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Women and science

Womenand science



Womenand science

Theworld has undergone a tremendous transformation over the last coupleof centuries. Throughout this period, humanity has made discoveriesthat earlier societies could not even have imagined. However, throughthis journey, women have been on the receiving end as communitiescontinuously segregated them to the traditional role of nurturing andlooking after their home. However, this did not deter them in theireffort to make valuable contributions to the changing world. Justlike they had proven unstoppable during the Renaissance andhumanistic movements, the scientific revolution in the 17thand 18thcenturies presented a new opportunity for women to make significantstrides in this new wave of possibilities (Watts, 2013). This wasnot received well by their male counterpart who used the newknowledge to further push the notion that women were inferior to men.However, their resilience paid off as women have become leaders indifferent fields of science in the world today. The paper provided ananalysis of the role of women in the scientific revolution in the18thcentury. It also evaluates their role in science in today’ssociety.

Womenin the scientific revolution

Thescientific revolution refers to the early period of modern times whensociety made great progress in the fields of astronomy, physics,mathematics, chemistry and biology. The new knowledge that emergedduring this period completely transformed the society’s view onnature. Though women had begun to emerge from the corner that societyhad contained them to for centuries, their desires to make a valuablecontribution were repressed by men who thought science was not aplace for women (Baker, 2016). However, there are those thatpersevered through the persecution and backlash from family andrelatives just to get an opportunity to leave a mark in the world.The section below evaluates the contribution of these women and thesymbolic significance of their contribution to the scientificenvironment that their counterparts enjoy in today’s world.

MariaSibylla Merian is the first woman who made a sizable contribution tothe scientific revolution. Born in 1647, she was widely rememberedmore as an artist than a woman of science. However, her childhoodlove for collecting specimens in the field provided her with aplatform where she could make valuable contributions in the field ofbotany. By the time of her death in 1717, she had published a totalof six collections of engravings that had in-depth research of flowerand insect species found in Europe (Kuhn, 2010). Maria’s passionsaw her travel to South America in a bid to expand her knowledge. Inother words, the world had already met an established naturalist twocenturies before Charles Darwin came along.

Anotherperson who had a major contribution was Emilie Du Chatelet. ThisFrench woman made major strides as a scientist, and her contributionsopened doors for many women. Her adamant need for knowledge saw herget accepted into the scientific and mathematical circle of Paris.She soon earned a reputation as a physics after she successfullyinterpreted and translated scientific theories proposed by famousscholar Isaac Newton (Watts, 2013). Her determination saw herreplicate some of his famous experiments. Once forbidden to enter afamous joint for major scholars from different fields, she decided todress up as a man just to gain entry. Though her feminism was put inquestion at every juncture, her resilience allowed her to clear theway for aspiring scientists of her era.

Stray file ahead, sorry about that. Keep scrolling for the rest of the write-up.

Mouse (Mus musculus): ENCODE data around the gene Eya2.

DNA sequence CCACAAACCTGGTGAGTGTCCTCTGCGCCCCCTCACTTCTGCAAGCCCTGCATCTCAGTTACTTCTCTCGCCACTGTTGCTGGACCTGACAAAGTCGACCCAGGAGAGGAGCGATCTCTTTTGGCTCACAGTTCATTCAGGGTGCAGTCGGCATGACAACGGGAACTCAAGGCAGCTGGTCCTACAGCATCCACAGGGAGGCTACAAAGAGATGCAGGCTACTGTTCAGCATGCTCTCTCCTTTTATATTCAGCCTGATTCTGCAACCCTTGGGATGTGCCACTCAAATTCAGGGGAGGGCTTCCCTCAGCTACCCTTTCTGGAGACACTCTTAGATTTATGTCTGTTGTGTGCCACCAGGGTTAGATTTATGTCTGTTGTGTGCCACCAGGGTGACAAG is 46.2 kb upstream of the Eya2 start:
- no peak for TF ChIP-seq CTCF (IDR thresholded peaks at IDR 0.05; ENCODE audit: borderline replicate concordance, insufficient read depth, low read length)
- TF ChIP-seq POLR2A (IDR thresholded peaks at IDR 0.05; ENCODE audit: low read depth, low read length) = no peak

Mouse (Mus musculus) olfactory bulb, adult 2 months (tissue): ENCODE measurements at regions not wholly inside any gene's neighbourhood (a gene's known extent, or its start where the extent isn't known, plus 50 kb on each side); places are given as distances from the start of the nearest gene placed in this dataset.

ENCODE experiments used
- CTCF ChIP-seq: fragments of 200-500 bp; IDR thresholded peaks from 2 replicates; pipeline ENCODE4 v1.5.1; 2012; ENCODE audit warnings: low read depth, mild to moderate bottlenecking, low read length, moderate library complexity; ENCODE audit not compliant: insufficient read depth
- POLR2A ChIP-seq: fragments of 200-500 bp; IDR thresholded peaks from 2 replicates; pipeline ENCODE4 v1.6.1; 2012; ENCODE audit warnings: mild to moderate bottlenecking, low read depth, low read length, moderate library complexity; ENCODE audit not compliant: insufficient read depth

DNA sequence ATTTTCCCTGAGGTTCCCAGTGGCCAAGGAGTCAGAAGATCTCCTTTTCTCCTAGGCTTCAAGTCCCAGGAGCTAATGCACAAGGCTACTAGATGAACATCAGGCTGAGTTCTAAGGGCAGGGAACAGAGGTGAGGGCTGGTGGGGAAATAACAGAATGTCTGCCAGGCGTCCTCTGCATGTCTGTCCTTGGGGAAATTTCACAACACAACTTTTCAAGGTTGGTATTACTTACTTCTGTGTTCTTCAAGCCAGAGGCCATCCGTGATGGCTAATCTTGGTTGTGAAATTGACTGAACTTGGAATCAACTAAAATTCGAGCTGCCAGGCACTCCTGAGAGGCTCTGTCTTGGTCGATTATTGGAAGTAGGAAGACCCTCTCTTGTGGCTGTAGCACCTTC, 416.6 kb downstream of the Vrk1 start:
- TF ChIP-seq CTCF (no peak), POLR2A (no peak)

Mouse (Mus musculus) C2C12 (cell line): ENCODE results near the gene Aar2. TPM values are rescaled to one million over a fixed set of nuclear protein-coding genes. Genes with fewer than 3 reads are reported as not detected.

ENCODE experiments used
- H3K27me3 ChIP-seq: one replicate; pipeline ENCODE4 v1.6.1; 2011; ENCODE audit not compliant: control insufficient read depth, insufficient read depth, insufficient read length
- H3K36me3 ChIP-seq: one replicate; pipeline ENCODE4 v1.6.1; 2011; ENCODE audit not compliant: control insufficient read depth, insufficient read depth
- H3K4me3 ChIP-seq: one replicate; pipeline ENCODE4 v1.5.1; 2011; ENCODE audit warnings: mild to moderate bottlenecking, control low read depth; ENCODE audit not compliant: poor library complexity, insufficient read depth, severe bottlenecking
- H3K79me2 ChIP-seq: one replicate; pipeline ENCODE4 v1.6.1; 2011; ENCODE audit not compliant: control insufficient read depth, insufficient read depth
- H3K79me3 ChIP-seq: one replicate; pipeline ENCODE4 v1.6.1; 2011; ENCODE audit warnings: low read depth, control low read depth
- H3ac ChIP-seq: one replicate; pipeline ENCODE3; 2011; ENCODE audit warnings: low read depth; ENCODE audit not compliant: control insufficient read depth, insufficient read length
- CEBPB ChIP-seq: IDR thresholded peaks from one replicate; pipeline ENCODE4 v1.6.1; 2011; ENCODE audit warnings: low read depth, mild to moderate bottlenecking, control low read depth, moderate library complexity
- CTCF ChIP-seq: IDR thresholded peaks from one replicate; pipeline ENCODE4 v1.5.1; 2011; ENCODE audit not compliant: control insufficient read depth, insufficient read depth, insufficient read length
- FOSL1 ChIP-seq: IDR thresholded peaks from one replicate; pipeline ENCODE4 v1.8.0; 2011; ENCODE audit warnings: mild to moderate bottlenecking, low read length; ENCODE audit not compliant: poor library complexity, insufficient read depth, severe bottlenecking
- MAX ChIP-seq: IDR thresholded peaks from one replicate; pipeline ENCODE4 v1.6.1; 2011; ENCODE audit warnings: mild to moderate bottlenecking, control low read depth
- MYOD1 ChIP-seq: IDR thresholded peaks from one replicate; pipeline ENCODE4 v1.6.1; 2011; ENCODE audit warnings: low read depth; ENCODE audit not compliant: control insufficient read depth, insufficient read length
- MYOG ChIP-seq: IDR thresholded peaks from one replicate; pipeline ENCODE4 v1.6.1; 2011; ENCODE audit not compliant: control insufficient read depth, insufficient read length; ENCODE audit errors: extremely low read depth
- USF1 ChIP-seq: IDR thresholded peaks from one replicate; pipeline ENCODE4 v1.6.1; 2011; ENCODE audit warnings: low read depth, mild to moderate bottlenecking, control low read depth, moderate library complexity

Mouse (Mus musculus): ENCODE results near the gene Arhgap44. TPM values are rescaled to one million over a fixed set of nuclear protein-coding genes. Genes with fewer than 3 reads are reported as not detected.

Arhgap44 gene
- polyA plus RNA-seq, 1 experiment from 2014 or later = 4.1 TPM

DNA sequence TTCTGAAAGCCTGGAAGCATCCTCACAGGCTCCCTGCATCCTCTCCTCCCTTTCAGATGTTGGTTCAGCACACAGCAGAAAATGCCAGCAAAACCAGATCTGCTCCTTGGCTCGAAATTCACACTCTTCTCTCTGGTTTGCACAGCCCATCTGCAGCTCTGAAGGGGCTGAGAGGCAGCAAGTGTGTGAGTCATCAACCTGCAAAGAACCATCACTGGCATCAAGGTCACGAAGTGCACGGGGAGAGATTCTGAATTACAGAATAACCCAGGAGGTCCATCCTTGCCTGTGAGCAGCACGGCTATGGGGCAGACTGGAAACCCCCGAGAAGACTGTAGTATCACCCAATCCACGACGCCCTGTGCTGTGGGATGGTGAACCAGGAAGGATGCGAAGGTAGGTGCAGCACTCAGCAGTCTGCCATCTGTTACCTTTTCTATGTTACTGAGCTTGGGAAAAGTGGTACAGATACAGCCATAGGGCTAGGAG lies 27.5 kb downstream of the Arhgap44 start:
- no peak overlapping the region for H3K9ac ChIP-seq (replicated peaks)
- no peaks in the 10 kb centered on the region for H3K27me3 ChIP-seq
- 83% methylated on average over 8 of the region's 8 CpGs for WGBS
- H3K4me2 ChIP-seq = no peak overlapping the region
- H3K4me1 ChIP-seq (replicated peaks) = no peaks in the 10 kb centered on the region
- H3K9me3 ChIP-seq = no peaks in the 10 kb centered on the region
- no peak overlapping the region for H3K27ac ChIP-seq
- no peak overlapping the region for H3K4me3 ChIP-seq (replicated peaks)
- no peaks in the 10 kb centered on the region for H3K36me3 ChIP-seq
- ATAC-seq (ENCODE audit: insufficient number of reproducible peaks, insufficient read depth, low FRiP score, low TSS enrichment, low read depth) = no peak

Ifthere is a scientist who endured more challenges than Maria SibyllaMerian, it would be Margaret Cavendish. This British aristocratfought many battles just to get a chance to contribute to thescientific revolution, after successfully teaching herself astronomyand mathematics, Margaret produced a total of sixteen books thatranged from atomic physics to natural history among many others(Kuhn, 2010). Her contributions notwithstanding, she was neverinducted into the Royal Society even though she was one allowed toattend a meeting. She was also a great critique of microscopes as shebelieved they were imperfect. However, her greatest achievement washeightened female interest in scientific fields which provide anavenue for them to make contributions in different areas.

Thoughmost of the early female scientists were home schooled orself-taught, universities were a great avenue where students would beimpacted with knowledge and use it to make vital contributions. Inthis respect, Laura Bassi made history by becoming the first femalefaculty in Europe’s oldest higher learning institution theUniversity of Bologna (Watts, 2013). Though there were other womenwho had taught in midwifery schools, she was the first woman to teachat a university. While in the institution, she published severalscientific papers in mathematics, hydric and physics. The positionnot only allowed her to impact knowledge on future scientists, but italso enabled her to develop scientific concepts that were latercapitalized to enable man to make major strides.

Anotherwoman who made a significant impact in the field of science duringthe revolution was Maria Agnes, an Italian-born girl who could read,write and speak in seven languages by the time she was nine. By age20, she was already teaching her brothers and had also startedworking on a calculus textbook. By the time of its completion in1748, the book was termed as the most comprehensive calculus kit withsome of her formulas remaining viable to date (Kuhn, 2010). Known asthe second woman to earn a Ph. D, she became the head of thephilosophy and mathematic departments at the University of Bologna.One of her surviving algebraic solution that is still in use today isthe Witch of Agnesi.